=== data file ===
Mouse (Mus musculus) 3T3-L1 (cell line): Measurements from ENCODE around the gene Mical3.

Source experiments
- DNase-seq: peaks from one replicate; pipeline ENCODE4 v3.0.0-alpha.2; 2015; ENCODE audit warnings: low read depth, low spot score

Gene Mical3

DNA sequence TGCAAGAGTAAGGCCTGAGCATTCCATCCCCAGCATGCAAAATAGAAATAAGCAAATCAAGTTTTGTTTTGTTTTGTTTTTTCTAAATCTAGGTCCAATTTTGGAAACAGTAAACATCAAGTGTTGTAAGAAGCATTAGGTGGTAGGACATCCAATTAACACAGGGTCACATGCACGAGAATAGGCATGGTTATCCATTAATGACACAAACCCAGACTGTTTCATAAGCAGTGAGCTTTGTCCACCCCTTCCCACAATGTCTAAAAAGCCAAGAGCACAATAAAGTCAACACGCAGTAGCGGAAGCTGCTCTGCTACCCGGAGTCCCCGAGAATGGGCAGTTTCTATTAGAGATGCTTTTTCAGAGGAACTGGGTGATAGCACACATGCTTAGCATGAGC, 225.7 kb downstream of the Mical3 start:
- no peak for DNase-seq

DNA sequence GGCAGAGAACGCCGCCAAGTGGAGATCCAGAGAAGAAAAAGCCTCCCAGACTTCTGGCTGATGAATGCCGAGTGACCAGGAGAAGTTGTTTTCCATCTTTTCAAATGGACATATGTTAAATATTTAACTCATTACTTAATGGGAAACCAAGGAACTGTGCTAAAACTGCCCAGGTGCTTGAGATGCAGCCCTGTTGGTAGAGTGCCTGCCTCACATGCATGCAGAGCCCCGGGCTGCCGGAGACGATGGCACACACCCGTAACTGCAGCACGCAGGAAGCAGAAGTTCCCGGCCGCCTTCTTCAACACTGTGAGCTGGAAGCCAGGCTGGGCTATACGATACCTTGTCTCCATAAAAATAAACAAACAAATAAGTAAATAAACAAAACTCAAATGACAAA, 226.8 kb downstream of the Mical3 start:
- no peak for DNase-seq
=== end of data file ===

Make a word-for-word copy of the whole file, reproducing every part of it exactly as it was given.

Mouse (Mus musculus) 3T3-L1 (cell line): Measurements from ENCODE around the gene Mical3.

Source experiments
- DNase-seq: peaks from one replicate; pipeline ENCODE4 v3.0.0-alpha.2; 2015; ENCODE audit warnings: low read depth, low spot score

Gene Mical3

DNA sequence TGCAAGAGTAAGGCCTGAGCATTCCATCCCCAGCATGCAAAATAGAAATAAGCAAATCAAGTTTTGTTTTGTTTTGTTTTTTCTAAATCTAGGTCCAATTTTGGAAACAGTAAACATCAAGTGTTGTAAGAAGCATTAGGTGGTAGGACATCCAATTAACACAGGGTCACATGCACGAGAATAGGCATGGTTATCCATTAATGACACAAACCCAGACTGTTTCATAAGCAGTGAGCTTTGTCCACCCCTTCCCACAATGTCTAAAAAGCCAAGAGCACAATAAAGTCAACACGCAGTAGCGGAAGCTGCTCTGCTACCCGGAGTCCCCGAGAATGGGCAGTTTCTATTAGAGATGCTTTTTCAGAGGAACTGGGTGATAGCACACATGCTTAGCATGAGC, 225.7 kb downstream of the Mical3 start:
- no peak for DNase-seq

DNA sequence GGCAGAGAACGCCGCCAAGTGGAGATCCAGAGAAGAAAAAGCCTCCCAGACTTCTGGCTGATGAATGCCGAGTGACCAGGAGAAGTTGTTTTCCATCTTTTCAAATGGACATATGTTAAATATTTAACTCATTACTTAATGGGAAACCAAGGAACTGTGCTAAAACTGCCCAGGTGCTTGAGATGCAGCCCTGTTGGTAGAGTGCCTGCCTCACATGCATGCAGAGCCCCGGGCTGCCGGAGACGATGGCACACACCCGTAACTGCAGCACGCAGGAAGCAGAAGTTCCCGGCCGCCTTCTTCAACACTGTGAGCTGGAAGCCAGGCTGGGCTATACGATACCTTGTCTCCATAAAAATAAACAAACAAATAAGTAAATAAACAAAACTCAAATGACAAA, 226.8 kb downstream of the Mical3 start:
- no peak for DNase-seq